Comprehensive health education approach is beneficial

Lya Rothman, Staff Writer

The teaching of comprehensive sex education in Schreiber health classes is part of the required curriculum.  This approach is more beneficial than the alternative, abstinence-based education, and the school should continue to prepare students for realistic life situations in this manner.

“I went to a Catholic school growing up, so we never learned anything about stuff like birth control,” said health teacher Ms. Patricia Kosiba.  “The most that was taught was by a live birth video.    They basically tried to scare us out of having sex.”

Based on these experiences, she and the other heath teachers are happy with how the subject is taught here.

“We feel very grateful that we get to be realistic to the students,” said heath teacher Ms. Janine Kalinowski.  “It’s great to have a non-biased and non-judgmental point of view.”

Although we should all be thankful that our school chooses the more practical standpoint of providing important material, there are still flaws in the way it is shown.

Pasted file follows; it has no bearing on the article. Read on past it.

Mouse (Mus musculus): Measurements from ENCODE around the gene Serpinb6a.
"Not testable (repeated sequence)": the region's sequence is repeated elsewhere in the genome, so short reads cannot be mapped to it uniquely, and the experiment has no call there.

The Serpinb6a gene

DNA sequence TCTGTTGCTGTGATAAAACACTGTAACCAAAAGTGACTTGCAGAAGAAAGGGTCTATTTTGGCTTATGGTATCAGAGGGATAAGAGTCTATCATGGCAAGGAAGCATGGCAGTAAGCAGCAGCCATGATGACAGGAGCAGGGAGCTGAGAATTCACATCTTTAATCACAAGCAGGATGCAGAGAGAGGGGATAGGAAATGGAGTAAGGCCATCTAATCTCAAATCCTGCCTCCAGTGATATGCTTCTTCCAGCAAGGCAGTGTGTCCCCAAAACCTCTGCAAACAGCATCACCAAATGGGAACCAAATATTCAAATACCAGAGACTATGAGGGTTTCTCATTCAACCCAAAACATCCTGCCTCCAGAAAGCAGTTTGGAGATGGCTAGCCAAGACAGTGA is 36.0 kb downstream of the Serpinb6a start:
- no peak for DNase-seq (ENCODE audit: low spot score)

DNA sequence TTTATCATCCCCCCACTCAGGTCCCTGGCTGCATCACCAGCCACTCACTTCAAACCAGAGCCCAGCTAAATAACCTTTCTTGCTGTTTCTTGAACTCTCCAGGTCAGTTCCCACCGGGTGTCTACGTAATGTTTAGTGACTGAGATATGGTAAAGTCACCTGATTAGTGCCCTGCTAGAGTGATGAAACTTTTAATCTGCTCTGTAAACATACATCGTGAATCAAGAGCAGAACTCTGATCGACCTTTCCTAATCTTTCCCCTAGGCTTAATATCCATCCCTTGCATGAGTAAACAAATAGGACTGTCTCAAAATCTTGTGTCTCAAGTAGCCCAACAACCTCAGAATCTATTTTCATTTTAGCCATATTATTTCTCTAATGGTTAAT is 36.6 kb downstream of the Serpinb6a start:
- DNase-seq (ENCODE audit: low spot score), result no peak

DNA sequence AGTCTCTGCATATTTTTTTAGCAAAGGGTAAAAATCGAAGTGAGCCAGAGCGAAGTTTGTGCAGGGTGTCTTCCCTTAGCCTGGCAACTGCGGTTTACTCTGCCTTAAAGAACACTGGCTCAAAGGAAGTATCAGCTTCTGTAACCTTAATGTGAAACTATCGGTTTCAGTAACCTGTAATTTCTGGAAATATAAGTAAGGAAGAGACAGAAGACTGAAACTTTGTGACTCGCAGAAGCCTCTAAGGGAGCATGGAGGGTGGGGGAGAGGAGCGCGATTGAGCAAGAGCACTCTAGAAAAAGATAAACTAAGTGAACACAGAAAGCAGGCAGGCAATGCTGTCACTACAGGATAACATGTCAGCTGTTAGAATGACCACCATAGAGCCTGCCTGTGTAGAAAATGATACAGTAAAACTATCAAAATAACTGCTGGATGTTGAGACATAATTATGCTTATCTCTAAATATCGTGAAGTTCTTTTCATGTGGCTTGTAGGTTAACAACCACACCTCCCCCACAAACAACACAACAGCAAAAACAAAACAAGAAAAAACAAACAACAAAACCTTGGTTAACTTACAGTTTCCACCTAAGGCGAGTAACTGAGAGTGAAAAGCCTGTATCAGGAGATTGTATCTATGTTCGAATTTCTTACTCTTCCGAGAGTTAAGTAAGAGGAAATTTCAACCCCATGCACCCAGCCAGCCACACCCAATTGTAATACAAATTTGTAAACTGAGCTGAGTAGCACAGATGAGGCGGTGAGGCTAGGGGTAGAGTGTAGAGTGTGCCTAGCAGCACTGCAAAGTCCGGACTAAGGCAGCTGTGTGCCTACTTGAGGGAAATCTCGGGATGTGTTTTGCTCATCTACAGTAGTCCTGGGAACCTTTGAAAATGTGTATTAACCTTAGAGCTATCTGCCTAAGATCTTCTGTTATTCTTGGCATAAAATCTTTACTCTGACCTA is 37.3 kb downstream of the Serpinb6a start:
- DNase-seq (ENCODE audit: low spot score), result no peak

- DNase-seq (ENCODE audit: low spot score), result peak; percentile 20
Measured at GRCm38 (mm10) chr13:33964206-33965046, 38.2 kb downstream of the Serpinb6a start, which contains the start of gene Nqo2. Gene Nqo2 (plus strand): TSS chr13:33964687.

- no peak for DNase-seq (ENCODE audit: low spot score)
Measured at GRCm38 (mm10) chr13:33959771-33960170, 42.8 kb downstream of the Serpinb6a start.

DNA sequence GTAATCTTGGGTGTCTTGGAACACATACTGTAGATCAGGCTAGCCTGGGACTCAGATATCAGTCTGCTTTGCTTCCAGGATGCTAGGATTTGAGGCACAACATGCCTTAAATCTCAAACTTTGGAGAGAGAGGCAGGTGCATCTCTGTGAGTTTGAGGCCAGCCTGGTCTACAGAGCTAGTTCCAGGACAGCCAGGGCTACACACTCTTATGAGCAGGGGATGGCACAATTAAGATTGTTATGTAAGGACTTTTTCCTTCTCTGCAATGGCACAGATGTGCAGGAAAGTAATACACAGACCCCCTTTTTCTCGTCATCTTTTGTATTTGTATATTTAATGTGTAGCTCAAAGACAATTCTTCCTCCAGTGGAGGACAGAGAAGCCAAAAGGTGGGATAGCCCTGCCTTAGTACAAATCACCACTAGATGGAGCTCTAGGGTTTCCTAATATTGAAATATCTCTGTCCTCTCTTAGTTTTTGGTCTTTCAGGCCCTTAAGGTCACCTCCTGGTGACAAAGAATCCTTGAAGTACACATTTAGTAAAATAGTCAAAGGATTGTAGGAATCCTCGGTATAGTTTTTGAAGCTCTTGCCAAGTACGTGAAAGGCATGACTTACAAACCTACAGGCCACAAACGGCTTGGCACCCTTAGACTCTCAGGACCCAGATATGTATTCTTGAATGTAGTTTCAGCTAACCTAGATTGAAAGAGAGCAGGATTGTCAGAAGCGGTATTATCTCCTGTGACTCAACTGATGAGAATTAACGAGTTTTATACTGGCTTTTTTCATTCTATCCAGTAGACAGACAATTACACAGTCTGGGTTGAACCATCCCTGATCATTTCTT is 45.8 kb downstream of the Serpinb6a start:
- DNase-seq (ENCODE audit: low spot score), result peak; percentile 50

“It could be better,” said senior Emily Lipstein.  “There could be more resources included in their lessons.”

Students would benefit from increased education on basic concepts, because many students do not feel comfortable having conversations of this nature with their parents.

“A lot of the teachers assume we know more than we do,” said senior Sofiya Semenova.  “There’s also a big gap between the people that hook up with others often, and those that don’t, which gets glossed over most of the time.”

It is the job of the health teachers to fill gaps in students’ knowledge.  For some students, talking with parents about difficult issues is discouraged, so it is beneficial that our school teaches students in this way.

Teenagers may find themselves in difficult situations where they must make decisions about sexual activities, but giving them the knowledge to handle it beforehand is a much more comforting and beneficial approach.

The school should continue to teach comprehensive health education to provide the most realistic and helpful information to students, but should consider incorporating more of the fundamental information high school students could use in realistic life situations.